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International Association Against Painful Experiments on Animals

101 Misleading results from Vivisection Animal Experiments

26: Dog Research Undermines Heart Valve Research

Dogs are favourite animals in cardiac research and many experiments were carried out to develop an artificial mitral valve. However, the artificial valves almost always produced fatal blood clots in these animals,(1) with the result that many surgeons were deterred from carrying out human trials.(2)

Like other experimental surgeons, Starr and Edwards encountered the familiar problem of blood clots but eventually decided on a "caged-ball" device.(3) Other designs were uniformly fatal to the animals and whilst 6 of the 7 dogs receiving the caged ball valve died within 17 days, one did survive for some months. Fortunately, the new valve proved far more successful in clinical trials where blood clotting was not a problem.(4) The surgeons concluded that "the marked propensity of the dog to thrombotic occlusion (blood clotting) or massive embolization from a mitral prosthesis is not shared by the human being."(5)

Starr and Edwards wanted to carry out further animal testing of their new caged ball device but could not use the valve that proved so successful in patients because it nearly always killed the dogs. Instead, they designed a different valve specifically for use in these animals! The modified valve did not kill the animals so frequently: even so, 78% still died within 46 days. It was noted that "species differences have therefore led to the use in this clinic of an unshielded ball valve for human mitral replacement and a shielded ball valve as the prosthesis of choice for further testing in the dog."(5)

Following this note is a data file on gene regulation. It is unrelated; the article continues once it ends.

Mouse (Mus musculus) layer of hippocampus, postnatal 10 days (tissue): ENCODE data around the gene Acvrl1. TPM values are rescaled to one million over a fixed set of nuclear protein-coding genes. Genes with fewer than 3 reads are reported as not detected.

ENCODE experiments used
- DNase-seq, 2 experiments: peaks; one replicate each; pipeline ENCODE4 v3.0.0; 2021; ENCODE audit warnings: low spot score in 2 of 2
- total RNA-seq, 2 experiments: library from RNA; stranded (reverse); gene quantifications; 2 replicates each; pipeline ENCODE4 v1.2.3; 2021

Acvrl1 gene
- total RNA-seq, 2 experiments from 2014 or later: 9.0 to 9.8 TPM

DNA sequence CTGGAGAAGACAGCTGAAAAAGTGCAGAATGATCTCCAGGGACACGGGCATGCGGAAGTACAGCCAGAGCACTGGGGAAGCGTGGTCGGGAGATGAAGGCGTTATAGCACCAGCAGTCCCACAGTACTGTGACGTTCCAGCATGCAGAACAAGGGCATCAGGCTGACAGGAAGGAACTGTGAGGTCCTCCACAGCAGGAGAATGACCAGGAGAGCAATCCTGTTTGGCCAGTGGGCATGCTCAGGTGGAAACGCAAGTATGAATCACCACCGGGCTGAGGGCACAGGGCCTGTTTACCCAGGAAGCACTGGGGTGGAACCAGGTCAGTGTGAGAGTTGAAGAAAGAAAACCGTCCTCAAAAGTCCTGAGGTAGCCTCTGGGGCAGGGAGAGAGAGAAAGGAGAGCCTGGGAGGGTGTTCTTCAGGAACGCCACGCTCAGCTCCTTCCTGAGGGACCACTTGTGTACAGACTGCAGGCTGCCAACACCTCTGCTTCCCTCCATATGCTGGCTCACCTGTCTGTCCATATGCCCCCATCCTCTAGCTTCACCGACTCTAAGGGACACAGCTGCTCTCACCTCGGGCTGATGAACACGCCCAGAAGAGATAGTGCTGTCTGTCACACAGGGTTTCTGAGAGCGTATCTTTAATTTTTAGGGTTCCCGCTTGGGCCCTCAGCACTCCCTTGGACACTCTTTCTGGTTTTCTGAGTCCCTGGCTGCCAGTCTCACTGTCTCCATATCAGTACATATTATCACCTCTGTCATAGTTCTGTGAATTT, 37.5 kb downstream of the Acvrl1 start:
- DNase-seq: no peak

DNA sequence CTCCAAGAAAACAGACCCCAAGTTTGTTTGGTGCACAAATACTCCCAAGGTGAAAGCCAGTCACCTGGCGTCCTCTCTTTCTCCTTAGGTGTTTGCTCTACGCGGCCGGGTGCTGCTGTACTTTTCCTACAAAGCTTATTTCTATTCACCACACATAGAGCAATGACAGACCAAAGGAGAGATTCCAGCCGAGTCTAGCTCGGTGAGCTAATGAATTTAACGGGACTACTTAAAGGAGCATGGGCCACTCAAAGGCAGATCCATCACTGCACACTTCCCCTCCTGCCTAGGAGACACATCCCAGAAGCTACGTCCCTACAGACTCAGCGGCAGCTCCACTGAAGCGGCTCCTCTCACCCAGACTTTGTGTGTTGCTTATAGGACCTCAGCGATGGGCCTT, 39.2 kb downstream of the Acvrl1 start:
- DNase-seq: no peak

The successful clinical application of another early design of mitral valve replacement cast further doubt on the value of animal research, since none of the dogs used in preclinical tests survived beyond 40 hours!(6)

References

1) A.V.Doumanian & F.H.Ellis, Journal of Thoracic & Cardiovascular Surgery, 1961,
vol.42, 683-695.
2) G.H.A.Clowes Jr, Annals of Surgery, 1961, vol. l 54, 740.
3) A.Starr, American College of Surgeons, Surgical Forum, 1960, vol. 11, 258-260.
4) A.Starr & M.L.Edwards, Annals of Surgery, 1961, vol.l54, 726-740.
5) A.Starr & M.L.Edwards, Journal of Thoracic & Cardiovascular Surgery, 1961, vol.42, 673-682.
6) N.S.Braunwald et al, Journal of Thoracic & Cardiovascular Surgery, 1960, vol.40, 1-11.

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